Preparing for your appointmentBy Mayo Clinic staff
Your first appointment will likely be with your primary care physician or a gynecologist. If you're seeking treatment for infertility, you may be referred to a doctor who specializes in reproductive hormones and optimizing fertility (reproductive endocrinologist).
Because appointments can be brief, and it can be difficult to remember everything you want to discuss, it's a good idea to prepare in advance of your appointment.
What you can do
To make the best use of the limited time, plan ahead and make lists of important information, including:
- Detailed descriptions of all your symptoms and when they began. For instance, keeping track of the irregularity of your periods or lack of periods on a calendar provides your doctor useful information.
- Names and dosages of all medications you take, including nonprescription drugs and supplements.
Questions you might ask your doctor include:
- What's the most likely cause of my irregular periods?
- Are there any other possible causes?
- What tests do I need to find out why I'm having this problem?
- What treatments are available? What side effects can I expect?
- How will these treatments affect my sexuality?
- What do you feel is the best course of action for me?
- What are the alternatives to the primary approach that you're suggesting?
- I have other health conditions. How can I best manage them together?
- Are there any restrictions that I need to follow?
- Should I see a specialist? What will that cost, and will my insurance cover it?
- Are there any brochures or other printed material that I can take with me? What websites do you recommend?
Don't hesitate to ask additional questions during your appointment.
Questions your doctor may ask
To gain a better understanding of what you're going through, your doctor may ask you several questions. Think about how you'll respond — and even write out some answers — in advance of your appointment so that you're fully prepared and don't forget any important details.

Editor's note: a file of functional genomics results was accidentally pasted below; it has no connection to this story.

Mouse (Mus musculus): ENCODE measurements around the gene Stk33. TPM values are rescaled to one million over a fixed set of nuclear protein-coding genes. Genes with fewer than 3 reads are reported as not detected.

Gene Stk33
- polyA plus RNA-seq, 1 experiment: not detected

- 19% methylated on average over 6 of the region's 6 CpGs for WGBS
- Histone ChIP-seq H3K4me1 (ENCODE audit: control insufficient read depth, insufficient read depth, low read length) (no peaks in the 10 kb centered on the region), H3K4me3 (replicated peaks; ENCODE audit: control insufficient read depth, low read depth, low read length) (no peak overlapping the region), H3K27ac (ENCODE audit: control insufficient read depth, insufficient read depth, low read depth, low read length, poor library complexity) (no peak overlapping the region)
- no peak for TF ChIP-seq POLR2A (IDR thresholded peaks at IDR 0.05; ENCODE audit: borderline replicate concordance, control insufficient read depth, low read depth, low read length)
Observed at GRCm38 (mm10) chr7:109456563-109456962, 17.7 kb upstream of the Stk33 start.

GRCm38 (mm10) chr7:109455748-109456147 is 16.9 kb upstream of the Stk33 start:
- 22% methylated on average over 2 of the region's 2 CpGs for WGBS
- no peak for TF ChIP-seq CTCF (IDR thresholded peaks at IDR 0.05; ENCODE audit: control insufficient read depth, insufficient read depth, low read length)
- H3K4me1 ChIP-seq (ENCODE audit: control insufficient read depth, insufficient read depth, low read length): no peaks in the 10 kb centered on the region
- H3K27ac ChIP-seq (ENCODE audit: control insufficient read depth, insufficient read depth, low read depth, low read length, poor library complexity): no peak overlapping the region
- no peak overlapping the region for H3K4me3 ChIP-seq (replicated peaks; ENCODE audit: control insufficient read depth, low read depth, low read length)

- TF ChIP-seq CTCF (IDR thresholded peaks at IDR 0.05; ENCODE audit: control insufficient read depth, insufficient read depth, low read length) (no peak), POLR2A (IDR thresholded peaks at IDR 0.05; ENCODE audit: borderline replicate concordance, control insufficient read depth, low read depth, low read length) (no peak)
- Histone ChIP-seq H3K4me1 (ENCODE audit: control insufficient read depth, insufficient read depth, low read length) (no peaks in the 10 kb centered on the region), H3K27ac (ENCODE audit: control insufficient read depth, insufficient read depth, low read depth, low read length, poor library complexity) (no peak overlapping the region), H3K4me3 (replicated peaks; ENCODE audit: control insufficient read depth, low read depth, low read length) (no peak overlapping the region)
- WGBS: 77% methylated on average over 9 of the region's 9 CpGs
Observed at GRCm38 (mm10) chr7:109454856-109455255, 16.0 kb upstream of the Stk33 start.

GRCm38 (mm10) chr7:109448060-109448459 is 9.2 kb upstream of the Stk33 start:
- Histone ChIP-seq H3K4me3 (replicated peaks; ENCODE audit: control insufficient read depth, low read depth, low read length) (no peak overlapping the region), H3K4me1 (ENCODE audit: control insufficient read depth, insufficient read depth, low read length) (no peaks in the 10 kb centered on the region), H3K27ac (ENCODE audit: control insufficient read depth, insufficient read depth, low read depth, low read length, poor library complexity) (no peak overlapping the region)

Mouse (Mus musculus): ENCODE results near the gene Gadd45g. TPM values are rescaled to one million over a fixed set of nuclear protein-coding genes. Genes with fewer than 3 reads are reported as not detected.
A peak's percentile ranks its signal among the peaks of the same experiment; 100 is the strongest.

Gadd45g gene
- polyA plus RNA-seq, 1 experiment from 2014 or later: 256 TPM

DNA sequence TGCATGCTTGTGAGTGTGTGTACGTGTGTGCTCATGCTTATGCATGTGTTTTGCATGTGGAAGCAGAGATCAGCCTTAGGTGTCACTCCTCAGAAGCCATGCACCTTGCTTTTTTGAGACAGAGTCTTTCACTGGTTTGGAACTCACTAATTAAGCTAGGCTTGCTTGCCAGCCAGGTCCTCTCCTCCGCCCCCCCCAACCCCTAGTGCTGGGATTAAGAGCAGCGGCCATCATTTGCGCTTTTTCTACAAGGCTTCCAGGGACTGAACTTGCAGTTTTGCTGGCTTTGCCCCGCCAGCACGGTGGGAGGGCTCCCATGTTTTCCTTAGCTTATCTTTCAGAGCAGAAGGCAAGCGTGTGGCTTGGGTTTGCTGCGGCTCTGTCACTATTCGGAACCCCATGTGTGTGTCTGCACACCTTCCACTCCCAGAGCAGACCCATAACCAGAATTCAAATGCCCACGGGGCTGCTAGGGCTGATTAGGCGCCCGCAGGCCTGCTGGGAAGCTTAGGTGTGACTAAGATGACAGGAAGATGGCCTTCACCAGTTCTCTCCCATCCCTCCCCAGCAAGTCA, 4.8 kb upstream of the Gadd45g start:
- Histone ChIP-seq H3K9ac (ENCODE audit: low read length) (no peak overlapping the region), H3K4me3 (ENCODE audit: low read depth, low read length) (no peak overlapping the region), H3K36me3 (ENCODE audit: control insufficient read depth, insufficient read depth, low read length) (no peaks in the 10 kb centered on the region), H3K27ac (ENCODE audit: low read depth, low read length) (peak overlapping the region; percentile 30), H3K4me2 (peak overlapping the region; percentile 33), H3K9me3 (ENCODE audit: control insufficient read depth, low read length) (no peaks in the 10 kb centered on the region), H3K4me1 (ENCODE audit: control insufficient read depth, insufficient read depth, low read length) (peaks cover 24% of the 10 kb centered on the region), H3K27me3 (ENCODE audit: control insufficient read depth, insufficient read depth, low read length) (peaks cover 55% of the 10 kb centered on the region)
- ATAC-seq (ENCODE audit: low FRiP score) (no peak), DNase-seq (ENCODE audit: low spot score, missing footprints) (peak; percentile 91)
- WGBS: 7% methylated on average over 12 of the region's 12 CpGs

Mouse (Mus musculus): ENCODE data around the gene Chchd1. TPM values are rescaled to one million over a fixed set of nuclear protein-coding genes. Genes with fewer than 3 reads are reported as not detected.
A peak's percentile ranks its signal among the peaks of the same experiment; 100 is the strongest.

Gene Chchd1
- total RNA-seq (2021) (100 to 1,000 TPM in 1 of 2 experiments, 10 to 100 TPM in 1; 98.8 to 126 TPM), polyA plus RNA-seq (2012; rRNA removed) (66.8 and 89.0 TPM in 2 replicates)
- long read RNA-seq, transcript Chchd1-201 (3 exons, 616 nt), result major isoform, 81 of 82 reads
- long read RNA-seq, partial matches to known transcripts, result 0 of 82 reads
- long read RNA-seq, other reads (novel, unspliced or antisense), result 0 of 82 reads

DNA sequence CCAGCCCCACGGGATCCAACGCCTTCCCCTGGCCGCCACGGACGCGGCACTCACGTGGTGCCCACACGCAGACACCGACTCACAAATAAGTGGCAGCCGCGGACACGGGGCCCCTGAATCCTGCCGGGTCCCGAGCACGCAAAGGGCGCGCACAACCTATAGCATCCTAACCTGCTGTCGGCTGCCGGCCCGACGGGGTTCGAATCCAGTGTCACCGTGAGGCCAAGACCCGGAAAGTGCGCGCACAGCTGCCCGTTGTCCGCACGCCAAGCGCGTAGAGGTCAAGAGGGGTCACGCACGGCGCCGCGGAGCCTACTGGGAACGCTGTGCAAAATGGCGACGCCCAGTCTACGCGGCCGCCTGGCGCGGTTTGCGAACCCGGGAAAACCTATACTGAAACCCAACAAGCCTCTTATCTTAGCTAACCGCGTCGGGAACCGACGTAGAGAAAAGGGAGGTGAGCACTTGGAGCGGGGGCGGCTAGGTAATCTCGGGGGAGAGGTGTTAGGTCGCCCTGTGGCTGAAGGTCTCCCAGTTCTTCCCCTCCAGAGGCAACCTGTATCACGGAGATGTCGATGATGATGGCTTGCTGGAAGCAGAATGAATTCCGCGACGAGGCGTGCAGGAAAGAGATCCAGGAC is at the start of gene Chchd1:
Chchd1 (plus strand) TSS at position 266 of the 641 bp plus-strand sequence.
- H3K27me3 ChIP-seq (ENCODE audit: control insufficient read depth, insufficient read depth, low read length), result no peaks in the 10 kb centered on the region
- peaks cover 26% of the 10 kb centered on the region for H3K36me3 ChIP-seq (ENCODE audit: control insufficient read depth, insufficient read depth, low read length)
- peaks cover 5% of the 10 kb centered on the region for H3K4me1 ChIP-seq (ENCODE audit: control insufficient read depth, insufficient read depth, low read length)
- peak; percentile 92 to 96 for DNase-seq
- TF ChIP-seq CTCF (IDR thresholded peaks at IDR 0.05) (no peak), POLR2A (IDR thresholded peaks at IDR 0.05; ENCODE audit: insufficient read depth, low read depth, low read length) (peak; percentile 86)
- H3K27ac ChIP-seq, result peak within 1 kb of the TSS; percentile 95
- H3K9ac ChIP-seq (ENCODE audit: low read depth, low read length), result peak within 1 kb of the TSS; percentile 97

Questions your doctor may ask include:
- Do you have occasional menstrual periods or no periods at all?
- Are you experiencing hot flashes, vaginal dryness or other menopausal symptoms?
- How long have you had your symptoms?
- Have you ever had ovarian surgery?
- Have you undergone treatment for cancer?
- Do you or any family members have any systemic or autoimmune diseases, such as hypothyroidism or lupus?
- Have any members of your family been diagnosed with premature ovarian failure?
- How much distress do your symptoms cause you?
- Do you feel depressed?
- Did you have any difficulties with previous pregnancies?
- Have you experienced unexplained weight gain or weight loss?
- What medications or vitamin supplements do you take?
During your appointment, speak up if you don't understand something. It's important that you understand the reason for any tests or treatments that are recommended.
- Rebar RW. Premature ovarian failure. Obstetrics & Gynecology. 2009;113:1355.
- Do I have premature ovarian failure (POF)? National Institute of Child Health and Human Development. http://www.nichd.nih.gov/publications/pubs/pof/index.cfm. Accessed Nov. 16, 2010.
- Lobo RA. Menopause: Endocrinology, consequences of estrogen deficiency, effects of hormone replacement therapy, treatment regimens. In: Katz VL, et al. Comprehensive Gynecology. 5th ed. Philadelphia, Pa.: Mosby Elsevier; 2007. http://www.mdconsult.com/das/book/body/208746819-4/0/1524/0.html. Accessed Nov. 16, 2010.
- Welt CK. Pathogenesis and causes of spontaneous premature ovarian failure. http://www.uptodate.com/home/index.html. Accessed Nov. 15, 2010.
- Bulun SE, et al. The physiology and pathology of the female reproductive axis. In: Kronenberg HM, et al. Williams Textbook of Endocrinology. 11th ed. Philadelphia, Pa.: Saunders Elsevier; 2008. http://www.mdconsult.com/das/book/body/191205553-3/0/1555/0.html#. Accessed Nov. 16, 2010.
- Kalu E, et al. Spontaneous premature ovarian failure: Management challenges. Gynecological Endocrinology. 2008;24:273.
- Nelson LM, et al. Evaluation of spontaneous premature ovarian failure. http://www.uptodate.com/home/index.html. Accessed Nov. 15, 2010.
- Nelson LM, et al. Management of spontaneous premature ovarian failure. http://www.uptodate.com/home/index.html. Accessed Nov. 15, 2010.
- Coddington CC (expert opinion). Mayo Clinic, Rochester, Minn. Nov. 29, 2010.
- Dietary Reference Intakes for calcium and vitamin D. Institute of Medicine. http://www.iom.edu/vitamind. Accessed Dec. 10, 2010.